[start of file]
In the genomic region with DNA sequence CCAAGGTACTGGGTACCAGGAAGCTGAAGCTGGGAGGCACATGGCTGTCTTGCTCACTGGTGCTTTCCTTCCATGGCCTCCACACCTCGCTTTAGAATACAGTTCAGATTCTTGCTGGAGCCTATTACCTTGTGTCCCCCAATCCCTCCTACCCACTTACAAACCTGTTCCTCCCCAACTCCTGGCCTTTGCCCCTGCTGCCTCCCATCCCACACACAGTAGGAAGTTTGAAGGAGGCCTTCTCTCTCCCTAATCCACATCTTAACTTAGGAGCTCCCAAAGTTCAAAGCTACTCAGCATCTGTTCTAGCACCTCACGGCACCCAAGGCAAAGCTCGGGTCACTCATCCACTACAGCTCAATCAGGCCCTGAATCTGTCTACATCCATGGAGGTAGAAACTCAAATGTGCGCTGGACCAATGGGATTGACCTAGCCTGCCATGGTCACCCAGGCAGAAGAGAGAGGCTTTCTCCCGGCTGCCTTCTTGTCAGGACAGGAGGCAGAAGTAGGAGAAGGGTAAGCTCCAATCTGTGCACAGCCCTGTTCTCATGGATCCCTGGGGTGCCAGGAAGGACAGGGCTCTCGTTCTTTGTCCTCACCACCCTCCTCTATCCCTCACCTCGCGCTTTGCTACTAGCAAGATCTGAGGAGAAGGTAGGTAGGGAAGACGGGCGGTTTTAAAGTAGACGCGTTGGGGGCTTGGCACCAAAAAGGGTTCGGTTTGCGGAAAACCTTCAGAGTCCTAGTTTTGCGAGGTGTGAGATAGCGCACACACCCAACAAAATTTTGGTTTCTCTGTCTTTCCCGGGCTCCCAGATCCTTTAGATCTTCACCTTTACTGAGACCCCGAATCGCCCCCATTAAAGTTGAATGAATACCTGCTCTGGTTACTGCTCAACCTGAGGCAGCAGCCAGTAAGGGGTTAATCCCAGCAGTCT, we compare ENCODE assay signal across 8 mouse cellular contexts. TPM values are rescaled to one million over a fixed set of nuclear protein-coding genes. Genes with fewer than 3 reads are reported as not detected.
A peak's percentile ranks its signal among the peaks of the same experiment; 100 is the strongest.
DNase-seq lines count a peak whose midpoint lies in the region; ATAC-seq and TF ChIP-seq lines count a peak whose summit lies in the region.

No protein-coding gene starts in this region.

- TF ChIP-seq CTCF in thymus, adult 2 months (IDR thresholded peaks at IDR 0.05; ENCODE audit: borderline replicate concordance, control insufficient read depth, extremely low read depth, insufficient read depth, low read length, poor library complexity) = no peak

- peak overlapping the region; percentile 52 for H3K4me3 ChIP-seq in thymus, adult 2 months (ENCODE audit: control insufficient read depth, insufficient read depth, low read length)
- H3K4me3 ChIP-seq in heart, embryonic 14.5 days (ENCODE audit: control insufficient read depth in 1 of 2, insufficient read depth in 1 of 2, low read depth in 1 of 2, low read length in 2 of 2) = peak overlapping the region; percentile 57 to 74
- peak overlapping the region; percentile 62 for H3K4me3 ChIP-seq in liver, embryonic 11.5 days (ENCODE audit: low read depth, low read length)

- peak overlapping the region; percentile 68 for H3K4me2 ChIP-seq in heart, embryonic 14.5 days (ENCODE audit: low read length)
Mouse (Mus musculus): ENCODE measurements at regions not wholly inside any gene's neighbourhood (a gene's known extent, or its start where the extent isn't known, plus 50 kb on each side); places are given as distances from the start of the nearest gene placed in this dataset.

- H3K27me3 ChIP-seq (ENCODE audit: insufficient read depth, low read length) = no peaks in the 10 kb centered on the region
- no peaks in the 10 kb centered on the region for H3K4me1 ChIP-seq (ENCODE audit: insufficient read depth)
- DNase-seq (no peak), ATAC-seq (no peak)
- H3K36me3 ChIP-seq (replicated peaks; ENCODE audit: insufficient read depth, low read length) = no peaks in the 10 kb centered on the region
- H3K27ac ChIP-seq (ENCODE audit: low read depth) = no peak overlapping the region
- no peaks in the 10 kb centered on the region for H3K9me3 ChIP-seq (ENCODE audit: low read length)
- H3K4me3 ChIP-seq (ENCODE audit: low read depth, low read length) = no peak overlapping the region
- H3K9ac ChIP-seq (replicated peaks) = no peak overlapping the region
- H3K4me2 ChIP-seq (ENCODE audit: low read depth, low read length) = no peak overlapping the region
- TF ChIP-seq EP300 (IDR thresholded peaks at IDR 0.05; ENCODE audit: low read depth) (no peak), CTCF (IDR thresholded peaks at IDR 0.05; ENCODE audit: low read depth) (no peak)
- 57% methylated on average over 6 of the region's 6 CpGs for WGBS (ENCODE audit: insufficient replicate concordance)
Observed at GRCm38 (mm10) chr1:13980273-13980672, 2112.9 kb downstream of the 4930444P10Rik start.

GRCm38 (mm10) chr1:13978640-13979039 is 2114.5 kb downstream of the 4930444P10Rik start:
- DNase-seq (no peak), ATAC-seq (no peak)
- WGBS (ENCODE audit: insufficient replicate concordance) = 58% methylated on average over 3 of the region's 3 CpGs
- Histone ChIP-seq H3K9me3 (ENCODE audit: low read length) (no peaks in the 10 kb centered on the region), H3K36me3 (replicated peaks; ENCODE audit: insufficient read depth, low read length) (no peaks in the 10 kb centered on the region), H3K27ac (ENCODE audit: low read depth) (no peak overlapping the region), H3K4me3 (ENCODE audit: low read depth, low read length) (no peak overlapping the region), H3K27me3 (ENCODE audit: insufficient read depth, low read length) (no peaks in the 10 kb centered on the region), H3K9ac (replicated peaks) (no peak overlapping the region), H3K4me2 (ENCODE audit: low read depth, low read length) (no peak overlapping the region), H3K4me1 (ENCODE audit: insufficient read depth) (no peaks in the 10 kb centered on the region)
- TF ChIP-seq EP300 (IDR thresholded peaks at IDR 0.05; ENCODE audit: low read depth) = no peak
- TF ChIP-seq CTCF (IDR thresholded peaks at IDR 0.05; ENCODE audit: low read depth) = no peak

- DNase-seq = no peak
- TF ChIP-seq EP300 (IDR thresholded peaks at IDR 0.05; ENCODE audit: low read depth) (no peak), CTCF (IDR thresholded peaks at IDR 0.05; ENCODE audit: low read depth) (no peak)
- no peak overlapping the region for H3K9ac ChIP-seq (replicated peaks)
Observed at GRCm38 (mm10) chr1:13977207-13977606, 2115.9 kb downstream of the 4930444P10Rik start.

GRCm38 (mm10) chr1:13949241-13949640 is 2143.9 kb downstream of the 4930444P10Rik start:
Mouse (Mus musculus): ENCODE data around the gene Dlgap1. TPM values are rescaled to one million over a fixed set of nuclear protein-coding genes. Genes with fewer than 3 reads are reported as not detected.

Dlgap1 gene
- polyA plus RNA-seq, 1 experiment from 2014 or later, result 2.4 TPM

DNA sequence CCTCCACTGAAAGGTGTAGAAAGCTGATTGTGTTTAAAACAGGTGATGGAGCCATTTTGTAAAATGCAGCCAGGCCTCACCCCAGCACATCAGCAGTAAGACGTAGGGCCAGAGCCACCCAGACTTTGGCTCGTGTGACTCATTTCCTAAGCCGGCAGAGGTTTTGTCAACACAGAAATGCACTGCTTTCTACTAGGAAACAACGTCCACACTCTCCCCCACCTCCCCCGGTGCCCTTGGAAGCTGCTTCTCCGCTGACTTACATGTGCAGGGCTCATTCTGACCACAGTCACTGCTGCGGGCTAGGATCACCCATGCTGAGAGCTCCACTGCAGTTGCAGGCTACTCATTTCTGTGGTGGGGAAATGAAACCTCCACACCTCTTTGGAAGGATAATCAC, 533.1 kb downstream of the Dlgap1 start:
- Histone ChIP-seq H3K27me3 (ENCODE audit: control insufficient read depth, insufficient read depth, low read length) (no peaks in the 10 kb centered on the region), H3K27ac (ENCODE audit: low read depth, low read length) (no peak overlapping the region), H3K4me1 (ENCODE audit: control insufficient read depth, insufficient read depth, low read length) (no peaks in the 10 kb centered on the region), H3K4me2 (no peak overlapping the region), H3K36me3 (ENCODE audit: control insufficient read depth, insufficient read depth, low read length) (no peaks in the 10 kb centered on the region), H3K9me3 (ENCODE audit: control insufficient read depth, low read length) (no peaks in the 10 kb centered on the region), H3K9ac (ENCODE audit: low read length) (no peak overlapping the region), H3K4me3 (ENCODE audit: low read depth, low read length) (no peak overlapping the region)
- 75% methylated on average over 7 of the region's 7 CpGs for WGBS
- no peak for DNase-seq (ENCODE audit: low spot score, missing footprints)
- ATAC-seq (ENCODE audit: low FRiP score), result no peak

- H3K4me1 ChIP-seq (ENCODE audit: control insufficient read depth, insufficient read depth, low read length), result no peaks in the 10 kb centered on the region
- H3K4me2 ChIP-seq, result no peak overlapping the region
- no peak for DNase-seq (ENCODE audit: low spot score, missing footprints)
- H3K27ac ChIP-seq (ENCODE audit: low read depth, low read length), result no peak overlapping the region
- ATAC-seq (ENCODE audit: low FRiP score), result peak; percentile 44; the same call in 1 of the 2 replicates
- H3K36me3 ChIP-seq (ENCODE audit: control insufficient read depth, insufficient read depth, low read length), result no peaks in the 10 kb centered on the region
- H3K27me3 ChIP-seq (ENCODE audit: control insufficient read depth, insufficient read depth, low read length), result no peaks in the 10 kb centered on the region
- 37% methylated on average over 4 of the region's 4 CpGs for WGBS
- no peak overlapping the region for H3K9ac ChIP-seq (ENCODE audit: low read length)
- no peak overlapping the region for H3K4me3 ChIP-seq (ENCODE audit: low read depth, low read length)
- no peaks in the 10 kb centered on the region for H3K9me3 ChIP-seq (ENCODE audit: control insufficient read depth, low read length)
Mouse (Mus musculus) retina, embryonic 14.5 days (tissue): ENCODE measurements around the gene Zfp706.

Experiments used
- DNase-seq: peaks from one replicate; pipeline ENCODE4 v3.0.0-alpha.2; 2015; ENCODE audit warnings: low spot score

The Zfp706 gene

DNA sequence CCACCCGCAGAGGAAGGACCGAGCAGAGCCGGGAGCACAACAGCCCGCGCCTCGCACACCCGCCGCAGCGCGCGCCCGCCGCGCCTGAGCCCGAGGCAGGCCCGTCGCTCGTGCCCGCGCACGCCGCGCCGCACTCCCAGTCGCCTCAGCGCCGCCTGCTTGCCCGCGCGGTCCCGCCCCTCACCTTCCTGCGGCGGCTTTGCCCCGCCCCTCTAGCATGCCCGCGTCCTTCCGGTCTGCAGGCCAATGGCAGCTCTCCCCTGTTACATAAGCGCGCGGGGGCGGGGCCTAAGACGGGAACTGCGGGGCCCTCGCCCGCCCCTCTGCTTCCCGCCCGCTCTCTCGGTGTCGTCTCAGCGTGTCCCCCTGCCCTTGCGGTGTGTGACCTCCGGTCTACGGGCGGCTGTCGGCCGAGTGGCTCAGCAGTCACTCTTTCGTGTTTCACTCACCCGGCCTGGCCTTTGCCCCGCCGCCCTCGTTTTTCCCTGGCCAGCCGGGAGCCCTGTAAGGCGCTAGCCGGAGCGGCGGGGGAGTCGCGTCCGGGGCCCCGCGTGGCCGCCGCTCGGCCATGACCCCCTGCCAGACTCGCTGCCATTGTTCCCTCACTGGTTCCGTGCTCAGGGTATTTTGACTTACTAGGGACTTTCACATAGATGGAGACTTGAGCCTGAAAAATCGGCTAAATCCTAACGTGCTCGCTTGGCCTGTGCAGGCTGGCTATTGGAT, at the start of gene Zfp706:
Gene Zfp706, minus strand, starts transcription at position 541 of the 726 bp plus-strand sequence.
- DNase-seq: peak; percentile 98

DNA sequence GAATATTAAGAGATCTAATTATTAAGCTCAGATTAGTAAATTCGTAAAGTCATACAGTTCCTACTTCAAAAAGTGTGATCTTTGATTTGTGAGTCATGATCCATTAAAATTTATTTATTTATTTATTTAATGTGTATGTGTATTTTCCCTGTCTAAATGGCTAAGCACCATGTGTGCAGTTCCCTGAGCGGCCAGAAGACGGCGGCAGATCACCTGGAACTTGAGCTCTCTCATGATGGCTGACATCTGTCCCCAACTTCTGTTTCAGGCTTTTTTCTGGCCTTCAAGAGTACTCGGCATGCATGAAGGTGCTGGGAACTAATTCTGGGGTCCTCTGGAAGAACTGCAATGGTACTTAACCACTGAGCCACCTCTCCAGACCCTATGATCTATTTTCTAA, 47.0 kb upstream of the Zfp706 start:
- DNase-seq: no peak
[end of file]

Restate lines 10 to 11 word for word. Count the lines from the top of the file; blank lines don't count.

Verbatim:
Mouse (Mus musculus): ENCODE measurements at regions not wholly inside any gene's neighbourhood (a gene's known extent, or its start where the extent isn't known, plus 50 kb on each side); places are given as distances from the start of the nearest gene placed in this dataset.

- H3K27me3 ChIP-seq (ENCODE audit: insufficient read depth, low read length) = no peaks in the 10 kb centered on the region